On a gloomy Thursday morning off U.S. 2, Brook Peterson’s face lights up.
He’s surrounded by wooden bins filled with apples, big enough to be red-and-yellow ball pits. In front of him is a 22-year-old machine, which looks a bit like a wooden soup cart outfitted with a shredder and a hand crank.
“You might want to stand back,” he cautions as he turns it on, “because pieces are going to fly.”
Peterson is one of the head apple-cider makers at the Apple Barrel Country Store. He’s been making cider for at least 12 years, he estimates, a fact evidenced by the ease with which he drops several Jonagold apples into the chute, or how he seems totally unfazed when, indeed, pieces start flying.
The Apple Barrel is one of the Flathead Valley’s leading producers of unpasteurized apple cider — not the kind you find on the average grocery store shelf, but a simpler, more natural version. The process is, literally, from bin, to machine, to strainer, to gallon-size jug, with no preservatives in between.
“Usually [cider] has to go through a pasteurization process to kill the bacteria, so this is just a raw product, like a fresh fruit smoothie,” said Dana Cordell, who owns the Apple Barrel with its founder, her husband Dave. The untampered product is “wonderful for you, but you have a very short shelf life of about 5 to 6 days.”
The Apple Barrel’s unpasteurized cider keeps it simple — just one ingredient — but there is an art to the process.
First, Peterson chooses the types of apples to run through the machine. He always combines types of apples — in this case, Jonagold and Granny Smith — because “if you only do one, the flavor is just blah,” he said. “If you mix them together, it comes out better. If you use a Granny Smith with a Fuji, you’re going to get a tangy, sweet [cider]. Whereas if you use a Jonagold,” a hybrid apple cross between a Jonathan apple and a Golden Delicious, “it’s a really good juicing and cooking apple, so we use it for juice.”
Next, he turns to the machine.
“This guy has taken a beating,” he said of the cider-maker, which the Cordells purchased from a guy in Oregon when they started the Apple Barrel as an outlet for local produce in 1996.
The machine’s first step is the column-like shredder, in which spiked gears grind the apples into a mealy pulp. Peterson usually drops two or three at a time, pauses for a step as bits fly from the top, then drops several more.
It can be a mess — Peterson ends this cider-making session with bits of apples on his face — but the shredding takes some vigilance. “You’ve still got to watch for components that may break. When an apple gets jammed it can throw off the system, which has happened before,” such as the blades in the shredder hitting the wood.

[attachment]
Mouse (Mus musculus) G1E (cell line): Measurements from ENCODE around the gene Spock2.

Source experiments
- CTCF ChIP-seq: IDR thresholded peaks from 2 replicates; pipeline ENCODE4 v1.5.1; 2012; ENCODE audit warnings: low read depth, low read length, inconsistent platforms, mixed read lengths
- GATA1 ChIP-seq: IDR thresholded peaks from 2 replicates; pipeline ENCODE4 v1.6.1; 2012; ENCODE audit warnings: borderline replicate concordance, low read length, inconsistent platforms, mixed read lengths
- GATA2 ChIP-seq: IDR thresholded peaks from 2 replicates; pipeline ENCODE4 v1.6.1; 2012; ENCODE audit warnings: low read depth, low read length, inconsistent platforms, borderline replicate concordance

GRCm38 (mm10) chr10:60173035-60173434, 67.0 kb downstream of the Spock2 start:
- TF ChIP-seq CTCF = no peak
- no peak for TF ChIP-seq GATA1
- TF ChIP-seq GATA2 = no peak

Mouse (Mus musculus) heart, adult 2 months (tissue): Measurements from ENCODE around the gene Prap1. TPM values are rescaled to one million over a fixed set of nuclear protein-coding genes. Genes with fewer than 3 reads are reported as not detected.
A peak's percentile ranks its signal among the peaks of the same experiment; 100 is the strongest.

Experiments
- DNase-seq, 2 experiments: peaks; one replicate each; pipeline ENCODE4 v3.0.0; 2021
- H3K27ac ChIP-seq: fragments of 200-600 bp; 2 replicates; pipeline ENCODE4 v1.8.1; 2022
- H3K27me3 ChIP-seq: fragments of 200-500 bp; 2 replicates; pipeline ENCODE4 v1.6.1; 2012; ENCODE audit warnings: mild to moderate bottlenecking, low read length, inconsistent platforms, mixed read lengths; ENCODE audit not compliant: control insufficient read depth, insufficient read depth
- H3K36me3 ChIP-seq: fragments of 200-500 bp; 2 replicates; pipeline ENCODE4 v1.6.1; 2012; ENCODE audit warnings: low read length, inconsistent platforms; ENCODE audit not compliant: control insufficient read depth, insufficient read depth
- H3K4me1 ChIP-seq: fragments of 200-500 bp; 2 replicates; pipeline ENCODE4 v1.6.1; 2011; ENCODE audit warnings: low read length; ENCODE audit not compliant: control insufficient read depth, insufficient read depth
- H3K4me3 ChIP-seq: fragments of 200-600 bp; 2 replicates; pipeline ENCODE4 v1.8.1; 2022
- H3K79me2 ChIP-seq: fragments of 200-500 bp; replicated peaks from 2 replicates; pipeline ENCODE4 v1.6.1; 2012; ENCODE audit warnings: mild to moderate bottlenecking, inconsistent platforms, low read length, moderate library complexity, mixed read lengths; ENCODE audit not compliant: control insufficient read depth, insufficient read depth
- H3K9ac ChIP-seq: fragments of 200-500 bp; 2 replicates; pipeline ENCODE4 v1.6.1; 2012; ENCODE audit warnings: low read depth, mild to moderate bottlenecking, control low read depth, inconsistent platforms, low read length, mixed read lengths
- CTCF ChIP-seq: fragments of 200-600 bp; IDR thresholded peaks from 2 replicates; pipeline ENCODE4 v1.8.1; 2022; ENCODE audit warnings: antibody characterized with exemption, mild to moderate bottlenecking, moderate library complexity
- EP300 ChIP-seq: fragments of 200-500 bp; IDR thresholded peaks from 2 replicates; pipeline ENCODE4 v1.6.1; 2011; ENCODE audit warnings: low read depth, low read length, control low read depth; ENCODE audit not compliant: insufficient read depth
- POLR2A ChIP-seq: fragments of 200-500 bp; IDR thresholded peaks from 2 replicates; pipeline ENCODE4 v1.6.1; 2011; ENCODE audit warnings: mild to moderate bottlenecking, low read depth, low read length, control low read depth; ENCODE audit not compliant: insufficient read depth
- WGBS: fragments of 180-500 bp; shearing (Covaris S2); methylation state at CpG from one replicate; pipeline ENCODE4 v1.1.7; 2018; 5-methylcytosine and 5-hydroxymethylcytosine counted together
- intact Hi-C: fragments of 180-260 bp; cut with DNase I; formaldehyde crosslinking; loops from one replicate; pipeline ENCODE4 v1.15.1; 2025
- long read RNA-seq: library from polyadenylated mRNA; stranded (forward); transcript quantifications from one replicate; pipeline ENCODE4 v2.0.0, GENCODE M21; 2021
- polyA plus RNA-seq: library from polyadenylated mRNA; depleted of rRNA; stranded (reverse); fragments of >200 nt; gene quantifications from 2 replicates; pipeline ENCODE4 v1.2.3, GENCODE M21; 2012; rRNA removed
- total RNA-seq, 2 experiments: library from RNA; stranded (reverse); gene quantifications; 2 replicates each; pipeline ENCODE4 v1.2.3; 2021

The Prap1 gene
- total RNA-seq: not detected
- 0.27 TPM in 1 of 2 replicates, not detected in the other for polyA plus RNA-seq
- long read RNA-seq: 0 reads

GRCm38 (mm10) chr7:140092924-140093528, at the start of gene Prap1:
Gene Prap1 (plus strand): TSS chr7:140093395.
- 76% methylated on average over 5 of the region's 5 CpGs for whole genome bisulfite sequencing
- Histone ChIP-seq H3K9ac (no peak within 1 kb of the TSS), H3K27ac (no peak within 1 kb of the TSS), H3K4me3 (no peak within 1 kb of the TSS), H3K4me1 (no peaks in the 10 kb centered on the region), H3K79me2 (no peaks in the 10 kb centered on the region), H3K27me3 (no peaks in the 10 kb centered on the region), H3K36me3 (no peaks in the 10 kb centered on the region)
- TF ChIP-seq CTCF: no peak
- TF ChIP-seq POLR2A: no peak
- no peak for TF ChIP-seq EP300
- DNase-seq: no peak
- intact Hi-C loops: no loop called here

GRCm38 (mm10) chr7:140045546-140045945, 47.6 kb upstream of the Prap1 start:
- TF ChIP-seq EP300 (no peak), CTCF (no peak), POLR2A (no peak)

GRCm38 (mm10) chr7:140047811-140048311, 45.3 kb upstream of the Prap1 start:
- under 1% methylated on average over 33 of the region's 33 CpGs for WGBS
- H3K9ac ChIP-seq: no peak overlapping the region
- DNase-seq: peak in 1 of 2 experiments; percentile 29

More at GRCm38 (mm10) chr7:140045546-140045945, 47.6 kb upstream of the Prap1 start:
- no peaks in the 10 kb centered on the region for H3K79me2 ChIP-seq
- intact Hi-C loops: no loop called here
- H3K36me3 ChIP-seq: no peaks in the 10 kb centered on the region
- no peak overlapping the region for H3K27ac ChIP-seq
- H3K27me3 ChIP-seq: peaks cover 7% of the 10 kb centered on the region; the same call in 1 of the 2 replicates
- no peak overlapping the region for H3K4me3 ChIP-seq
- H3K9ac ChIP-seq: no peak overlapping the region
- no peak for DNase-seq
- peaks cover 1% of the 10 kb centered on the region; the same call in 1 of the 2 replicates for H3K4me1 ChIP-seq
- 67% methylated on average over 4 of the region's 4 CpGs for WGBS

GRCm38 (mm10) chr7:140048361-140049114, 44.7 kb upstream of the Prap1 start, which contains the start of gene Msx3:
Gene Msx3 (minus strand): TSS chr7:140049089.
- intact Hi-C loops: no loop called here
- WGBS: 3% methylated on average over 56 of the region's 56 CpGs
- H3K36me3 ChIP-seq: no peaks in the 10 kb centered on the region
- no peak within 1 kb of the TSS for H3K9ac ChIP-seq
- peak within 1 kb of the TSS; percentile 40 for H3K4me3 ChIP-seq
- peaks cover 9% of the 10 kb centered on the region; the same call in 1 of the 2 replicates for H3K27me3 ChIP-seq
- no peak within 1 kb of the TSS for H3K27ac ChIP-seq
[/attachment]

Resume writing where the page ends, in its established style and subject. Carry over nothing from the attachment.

Peterson next moves the pulverized apples, contained in a wastebasket-like wooden bin, to a position beneath the hand crank.
This is where the fun part happens, he said. With a turn of the crank, a wooden lid presses down on the apples, squeezing their juices out the bottom and sides.
“I call it the apple cider waterfall,” he said.
Pre-strained cider streams from the base of the machine into a bucket placed at the end. Peterson wrings out the apples until the pressure makes the crank, sticky with apple cider, barely able to move.
“We don’t even charge [Peterson] for the exercise,” Cordell joked as Peterson muscled through the final turns of the crank.
The remaining steps are straightforward: Peterson runs the bucket of cider through a strainer, then funnels it into plastic gallon jugs lined up on a cart. With the slap of a sticker naming the expiration date and a pasteurization warning, the jugs head to the Apple Barrel refrigerator, where locals and tourists alike can buy them for $9 a gallon.
“It’s a process,” Peterson said of making cider. “You learn what works, what doesn’t work, you just learn a certain process.”
The cider-maker’s productivity depends on the time of the year. September and October are the busiest months for production, when “we’ll do up 60 gallons and it will be gone in three days,” Peterson said. But the Apple Barrel staff can be making cider with apples delivered locally or from Washington through January, for cider that is frozen and sold to customers through July.
Peterson usually makes 70 gallons per day during peak season, but has gone up to 90 on the busiest day.
According to Cordell, it takes about 16 pounds of apples to make a gallon of cider, and the Apple Barrel produces between 2,000 and 3,000 gallons a year of cider. So, multiplied over 22 years of service, the single hand-crank machine has processed somewhere around a million apples.
“It’s a workhorse,” Cordell said.
They’ve tried other systems where you can press 40 to 50 gallons of cider at a time, but the complexity of the machine meant “it took longer to do that than for me to press this,” said Peterson.
“I think the extra care and attention” of the simpler machine “just adds to it,” said Cordell.
It’s a fitting process for a product with one single, sweet ingredient. “Simple is best, I think,” he said. “The simpler the better.”
Reporter Adrian Horton can be reached at firstname.lastname@example.org or 758-4439.